I went to some of the University of Oregon clinics. They have it figured out as to how to simplify things. The way they do it I bought into. Most of the stuff I do is based on what Oregon does. When you keep it simple, the players are confident and play with consistency. If they are confident they can go hard. If they know what they are doing they do not worry about it.
When we call the defense we have one word that tells them what to do. The word could be "Pepsi." That tells the defensive line to slant. The outside linebacker comes on a contain blitz off the edge. The Mike linebacker runs a blitz through the first available gap to the contain blitz side. The safety rolls down to replace the outside linebacker, and plays three deep. That was what I got from Oregon.
When we set up the defense we look for certain types of personnel.
• Nose - Wrestler type with great hands, two gaps at times, can slant, no slugs
• Strong End - Big stud, needs to be as quick as the nose
• Weak End - Utility lineman able to play 2i, 2, 4i, 4, or 4o
• Strong Outside Linebacker - Tough basketball player type, can take on a tight end and play SCIF (seam, curl, in, flat) needs to get his hands on #2 mirror and hand off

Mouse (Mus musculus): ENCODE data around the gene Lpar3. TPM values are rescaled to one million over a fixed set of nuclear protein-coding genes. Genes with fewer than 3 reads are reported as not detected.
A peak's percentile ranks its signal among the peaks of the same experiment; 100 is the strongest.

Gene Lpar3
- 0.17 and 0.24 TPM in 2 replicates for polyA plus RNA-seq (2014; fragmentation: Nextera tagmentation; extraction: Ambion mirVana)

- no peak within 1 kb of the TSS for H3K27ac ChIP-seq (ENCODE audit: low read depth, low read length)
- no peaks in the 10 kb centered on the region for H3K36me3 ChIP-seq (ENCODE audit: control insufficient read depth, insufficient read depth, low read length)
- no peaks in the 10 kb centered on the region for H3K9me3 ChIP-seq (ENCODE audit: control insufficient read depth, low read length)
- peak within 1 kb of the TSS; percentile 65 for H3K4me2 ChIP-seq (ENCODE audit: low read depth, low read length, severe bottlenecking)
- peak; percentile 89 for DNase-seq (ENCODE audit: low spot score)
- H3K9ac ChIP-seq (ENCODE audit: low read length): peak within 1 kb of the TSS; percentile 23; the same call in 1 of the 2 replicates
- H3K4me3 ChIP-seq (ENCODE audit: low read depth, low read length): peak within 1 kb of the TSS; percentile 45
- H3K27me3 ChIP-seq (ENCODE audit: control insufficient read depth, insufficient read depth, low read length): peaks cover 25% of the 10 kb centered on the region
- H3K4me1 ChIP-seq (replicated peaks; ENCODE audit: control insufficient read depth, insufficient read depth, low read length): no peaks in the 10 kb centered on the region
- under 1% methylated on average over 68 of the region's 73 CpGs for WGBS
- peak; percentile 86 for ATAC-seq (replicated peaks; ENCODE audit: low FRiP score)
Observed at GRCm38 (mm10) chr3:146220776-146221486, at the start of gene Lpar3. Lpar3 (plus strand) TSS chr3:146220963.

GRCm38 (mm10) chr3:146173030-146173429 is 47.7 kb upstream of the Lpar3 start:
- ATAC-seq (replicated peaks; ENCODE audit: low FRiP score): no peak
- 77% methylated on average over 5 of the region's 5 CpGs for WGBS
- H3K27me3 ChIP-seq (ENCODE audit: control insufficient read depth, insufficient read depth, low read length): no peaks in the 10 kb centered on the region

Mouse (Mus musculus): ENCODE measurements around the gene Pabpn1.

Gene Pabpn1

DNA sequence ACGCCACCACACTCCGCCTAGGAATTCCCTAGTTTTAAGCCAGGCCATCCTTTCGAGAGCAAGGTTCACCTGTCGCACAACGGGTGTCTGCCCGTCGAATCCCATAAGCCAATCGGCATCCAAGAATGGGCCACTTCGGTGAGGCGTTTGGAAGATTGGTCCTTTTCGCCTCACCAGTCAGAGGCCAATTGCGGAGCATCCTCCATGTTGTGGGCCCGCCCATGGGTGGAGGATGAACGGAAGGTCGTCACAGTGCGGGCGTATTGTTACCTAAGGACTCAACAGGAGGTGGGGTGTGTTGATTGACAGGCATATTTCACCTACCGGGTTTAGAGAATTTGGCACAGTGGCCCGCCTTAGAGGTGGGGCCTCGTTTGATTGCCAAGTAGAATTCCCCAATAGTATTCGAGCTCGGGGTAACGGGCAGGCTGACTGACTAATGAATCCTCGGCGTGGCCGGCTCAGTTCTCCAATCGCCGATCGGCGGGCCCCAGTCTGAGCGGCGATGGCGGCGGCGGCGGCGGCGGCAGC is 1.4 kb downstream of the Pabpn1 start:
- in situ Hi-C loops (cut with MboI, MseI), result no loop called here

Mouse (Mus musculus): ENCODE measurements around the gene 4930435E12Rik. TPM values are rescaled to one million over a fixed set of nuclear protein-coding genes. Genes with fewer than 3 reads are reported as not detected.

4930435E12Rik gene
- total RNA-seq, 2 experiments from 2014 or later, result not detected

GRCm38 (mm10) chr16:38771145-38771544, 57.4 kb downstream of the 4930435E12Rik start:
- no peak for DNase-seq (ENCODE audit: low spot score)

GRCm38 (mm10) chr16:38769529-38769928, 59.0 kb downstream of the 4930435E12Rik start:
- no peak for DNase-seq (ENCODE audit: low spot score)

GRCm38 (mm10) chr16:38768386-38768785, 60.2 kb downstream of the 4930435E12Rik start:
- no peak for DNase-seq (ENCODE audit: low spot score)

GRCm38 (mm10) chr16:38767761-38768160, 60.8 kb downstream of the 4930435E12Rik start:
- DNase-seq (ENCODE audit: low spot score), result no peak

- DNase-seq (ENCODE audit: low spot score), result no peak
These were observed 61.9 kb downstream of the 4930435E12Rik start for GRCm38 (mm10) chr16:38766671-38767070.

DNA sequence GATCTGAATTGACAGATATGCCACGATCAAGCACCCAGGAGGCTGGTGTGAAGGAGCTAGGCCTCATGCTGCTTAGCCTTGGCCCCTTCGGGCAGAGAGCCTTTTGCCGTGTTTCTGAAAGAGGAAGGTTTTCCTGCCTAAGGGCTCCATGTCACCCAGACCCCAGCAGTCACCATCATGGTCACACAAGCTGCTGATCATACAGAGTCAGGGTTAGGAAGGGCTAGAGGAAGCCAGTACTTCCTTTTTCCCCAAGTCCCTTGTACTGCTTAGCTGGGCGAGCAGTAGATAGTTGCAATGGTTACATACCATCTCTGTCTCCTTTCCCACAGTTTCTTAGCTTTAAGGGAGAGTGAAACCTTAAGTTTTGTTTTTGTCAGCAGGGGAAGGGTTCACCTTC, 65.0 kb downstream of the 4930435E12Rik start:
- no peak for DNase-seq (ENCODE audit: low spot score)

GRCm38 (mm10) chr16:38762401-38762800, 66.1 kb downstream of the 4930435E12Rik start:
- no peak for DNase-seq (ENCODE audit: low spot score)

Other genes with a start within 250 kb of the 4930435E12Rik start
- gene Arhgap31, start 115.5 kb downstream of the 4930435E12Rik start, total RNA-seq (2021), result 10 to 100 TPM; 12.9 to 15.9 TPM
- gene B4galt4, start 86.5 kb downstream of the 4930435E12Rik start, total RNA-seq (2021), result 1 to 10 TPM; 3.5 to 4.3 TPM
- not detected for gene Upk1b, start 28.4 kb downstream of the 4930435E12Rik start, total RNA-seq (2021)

• Weak Outside Linebacker - Wrestler Type - May need to get hands on #2, and cover. Must take on pulling guard and love it
• Inside Linebacker - You know them
• Strong safety - Best secondary player
• Weak safety - Ball hawk
• Corners - Track kids
When I talk about the nose, I do not want a slug. That is a big player that cannot move. The strong outside linebacker is the basketball player type. The only reason he is on the basketball team is because he is a bruiser. He does all the tough jobs on the court. The strong safety has to run the alleys and be the support player on the run. He also has to cover people.
This next item are the spokes of our defense. (Diagram #4) This is the one word communication we use. It is almost like a big wheel with spokes on the wheel. When you consider the blitz scheme, the first thing you want to know is how many people do I want to send. If the answer is three, we have one choice and that is Elvis. If I want to send four, I have two packages for that. If I want to send five-men, I have two packages for that. Six-man pressure has only one package and it is "parties." The animal spoke is not a blitz packages but are personnel groups.